EVALUATION There can be no doubt that, in its application of sociolinguistic methodologies to literary and governmental texts, this volume marks out a significant position in the debate on the status of English in medieval England. If the idea of integrating the insights of linguistic research into literary criticism is scarcely new, this book is notable in presenting such an approach not as a pious aspiration but as a practical, and probably necessary, programme for researchers in Middle English literature, as well as Historical linguistics. In his insistence both on the achievabilty (with reservations) of such models of interpretation, and its importance in avoiding post-hoc ahistorical distortion, Machan makes the case elegantly and resolutely for the importance of drawing on the repertoire of linguistic analyses in the elucidation of literary texts, while the 'case-studies' from Chaucer and Gawain and the Green Knight serve as persuasive demonstrations of the ways in which such analyses can discover levels of nuance unrevealed by other models of historical and literary examination.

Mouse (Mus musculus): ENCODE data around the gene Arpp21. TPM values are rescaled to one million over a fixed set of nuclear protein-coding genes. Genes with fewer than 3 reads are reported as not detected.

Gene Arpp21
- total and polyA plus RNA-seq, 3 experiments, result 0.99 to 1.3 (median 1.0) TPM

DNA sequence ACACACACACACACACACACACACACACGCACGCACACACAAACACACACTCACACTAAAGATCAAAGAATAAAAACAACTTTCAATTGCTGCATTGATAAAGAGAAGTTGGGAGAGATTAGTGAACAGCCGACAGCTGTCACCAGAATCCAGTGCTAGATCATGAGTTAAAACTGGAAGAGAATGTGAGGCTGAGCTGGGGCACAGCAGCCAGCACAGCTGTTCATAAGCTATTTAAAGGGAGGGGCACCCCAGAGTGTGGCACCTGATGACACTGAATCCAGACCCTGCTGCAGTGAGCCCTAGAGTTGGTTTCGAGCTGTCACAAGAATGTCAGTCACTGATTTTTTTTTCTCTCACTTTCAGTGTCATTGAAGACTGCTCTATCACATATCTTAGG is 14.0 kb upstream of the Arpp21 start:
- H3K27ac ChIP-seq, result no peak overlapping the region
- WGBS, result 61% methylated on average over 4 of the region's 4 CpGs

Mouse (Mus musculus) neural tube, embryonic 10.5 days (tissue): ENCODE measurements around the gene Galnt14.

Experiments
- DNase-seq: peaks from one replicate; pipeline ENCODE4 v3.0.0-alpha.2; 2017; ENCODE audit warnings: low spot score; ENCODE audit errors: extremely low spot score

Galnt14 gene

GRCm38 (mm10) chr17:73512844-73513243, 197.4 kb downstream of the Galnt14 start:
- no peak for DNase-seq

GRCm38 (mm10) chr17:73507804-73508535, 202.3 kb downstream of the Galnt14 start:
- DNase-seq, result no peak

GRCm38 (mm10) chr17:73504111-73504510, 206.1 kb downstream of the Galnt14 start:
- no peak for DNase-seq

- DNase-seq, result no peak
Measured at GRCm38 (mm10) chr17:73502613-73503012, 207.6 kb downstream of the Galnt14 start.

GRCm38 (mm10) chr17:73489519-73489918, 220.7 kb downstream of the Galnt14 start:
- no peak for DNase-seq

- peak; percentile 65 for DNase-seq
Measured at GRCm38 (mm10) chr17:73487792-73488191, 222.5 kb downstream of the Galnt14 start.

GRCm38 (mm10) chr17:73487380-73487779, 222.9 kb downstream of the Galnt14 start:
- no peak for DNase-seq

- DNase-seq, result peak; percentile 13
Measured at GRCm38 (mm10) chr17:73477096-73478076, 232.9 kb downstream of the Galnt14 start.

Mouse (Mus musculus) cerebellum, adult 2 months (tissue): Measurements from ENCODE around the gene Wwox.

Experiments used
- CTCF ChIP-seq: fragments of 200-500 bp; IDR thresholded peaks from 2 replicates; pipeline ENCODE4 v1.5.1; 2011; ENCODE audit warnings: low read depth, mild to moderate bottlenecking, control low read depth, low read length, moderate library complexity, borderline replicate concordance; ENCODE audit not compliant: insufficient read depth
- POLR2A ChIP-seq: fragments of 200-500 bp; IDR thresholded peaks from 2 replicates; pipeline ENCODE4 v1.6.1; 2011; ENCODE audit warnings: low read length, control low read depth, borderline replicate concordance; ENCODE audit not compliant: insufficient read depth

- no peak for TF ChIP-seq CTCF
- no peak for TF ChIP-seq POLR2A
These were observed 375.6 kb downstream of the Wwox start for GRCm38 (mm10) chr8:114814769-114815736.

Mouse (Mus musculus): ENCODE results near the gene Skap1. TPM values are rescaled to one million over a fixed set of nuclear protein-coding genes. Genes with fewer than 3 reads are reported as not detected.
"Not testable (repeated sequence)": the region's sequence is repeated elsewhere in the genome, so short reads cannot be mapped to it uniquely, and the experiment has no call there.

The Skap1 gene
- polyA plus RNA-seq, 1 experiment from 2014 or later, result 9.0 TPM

Inevitably, the purpose of this volume attempts an ambitious project and the confident (if memorable) title risks creating expectations of the promulgation of a 'general theory of everything' -- an expectation which Machan pointedly and repeatedly frustrates but which, in its absence, still makes its presence felt. The sheer scale of the subject under discussion -- the linguistic beliefs expressed through the use of English across almost a thousand years of changing social conditions -- mean that there is an occasional tension between Machan's precise and perceptive presentation of the specific and the forging of more general theoretical positions. It is a tension manifest in the transition from the sustained and imaginative account of Henry III's letters in English into the central chapter 'Language, Dialect and Nation.' which, for all its energy and intellectual fleetness, must be considered the least convincing element of this volume -- perhaps because the function it attempts to execute is impossible. In this chapter Machan argues for a diglossic/triglossic model, using not Fergusson's original model of two forms, higher and lower, of the same language, but subsequent developments of the idea of diglossia, figured on an analogous model of different languages used in a similar division of function. In the thirty pages allowed to this chapter, there is insufficient space for Machan to consider to what extent evidence survives that would support a sufficiently hierarchical model of language use to justify the use of the term 'diglossia'. . Whereas it seems unarguable that, in the immediate Post-Conquest period, English characteristically fulfilled 'lower' variety functions, it seems certain, also, that, in differing contexts, Anglo-Norman fulfilled 'higher' variety functions, but perhaps occasionally 'lower' variety functions in relation to Latin. Machan suggests in passing, but lacks space to pursue, the notion that the diglossic model seems persuasive in analysing twelfth century language use in England, but unconvincing in interpreting language use in the late fourteenth or fifteenth centuries. The complexity of 'linguistic beliefs' about the nature of English, and the changes in those beliefs through the later Middle Ages, prove resistant to summation in a single chapter.